Royal Navy Persec?

Discussion in 'The Intelligence Cell' started by gladwda, Feb 22, 2012.

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  1. Happened to pop on to the royal navy site.
    Home | Royal Navy

    They've got up a real fancy widget that allows you to see where their ships are real time on a map.
    You can view by ship to see what they're doing, where they are etc. E.g The HMS York is doing 'Training'. Clicking a link for "locate HMS York on a map" It pulls up a map with a blip on it.

    This is all very well and good, and its nice to see where everything is on a world view, but the other part of me thinks - holy f* are you crazy?? Surely this renders all the adverts about Per Sec and not updating on facebook etc completely redundant, if you're going to post to the world where everything is and what they're doing? Though no nuclear subs fortunately...
  2. Not really - its essentiall an AIS feed which anyone can access. It can also be switched off easily enough if needed.
  3. Hrmm...

    It would appear I've just had a bone moment :/
  4. W..ah..?..??
  5. All the subs are nuclear subs. Oh, and they do publish details of where they are if you really want to know.
  6. Brotherton Lad

    Brotherton Lad LE Reviewer

    I'd no idea the Women's Royal Auxiliary Balloon Corps were out in Bastion.
  7. As "Verticalgyro" so rightly says the AIS facility that is seen on publicly available sites at no cost usually have a time delay of at least one hour. The professional version, which is only available by subscription (3300 Euros per annum) to those with a vested interest in shipping, is only around a minute or so behind time unless of course the user has extra equipment such as an AIS Receiver/Decoder attached to their computer in which case the positioning is in real time.. Similarly as "Jim30" says there is the facility for the system operators to "blank" a particular area of sea if it is deemed to be sensitive. Something that was the case during the Libyan altercation - where an area of the Mediterranean Sea south of Malta was "blanked" for reasons of security.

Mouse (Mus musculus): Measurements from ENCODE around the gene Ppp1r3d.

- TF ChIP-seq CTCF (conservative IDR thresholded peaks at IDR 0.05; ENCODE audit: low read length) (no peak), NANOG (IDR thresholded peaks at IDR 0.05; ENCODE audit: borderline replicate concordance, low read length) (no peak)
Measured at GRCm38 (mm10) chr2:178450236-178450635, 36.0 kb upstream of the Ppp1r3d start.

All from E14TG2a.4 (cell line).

8. I thought AIS transponders were only fitted to merchant vessels (and private vessels who wished to have them), not warships. I also thought that the info was real-time (less any transmission delays) for all users. Either that, or the boat I saw it on was exceptionally well equipped.
  9. And not forgetting that the facility can also be used to disseminate misinformation.
  10. It is said in the taverns that the ships of the Royal Navy can often be seen with the naked eye. It is also said that they occasionally come close enough to land for a person to walk aboard using only a short and flimsy plank of wood!
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  11. This sort of info would count as Op-sec.

    Whoops, just had a pedantic moment there...
  12. LOOK-LOOK its captain Blackbeard waving at me.

  13. Usually lying on a sandbank just off the coast of Scotland.
    • Like Like x 1

  14. Luckily, I read down to your post as I was about to make a similar comment on Triggers Intsum.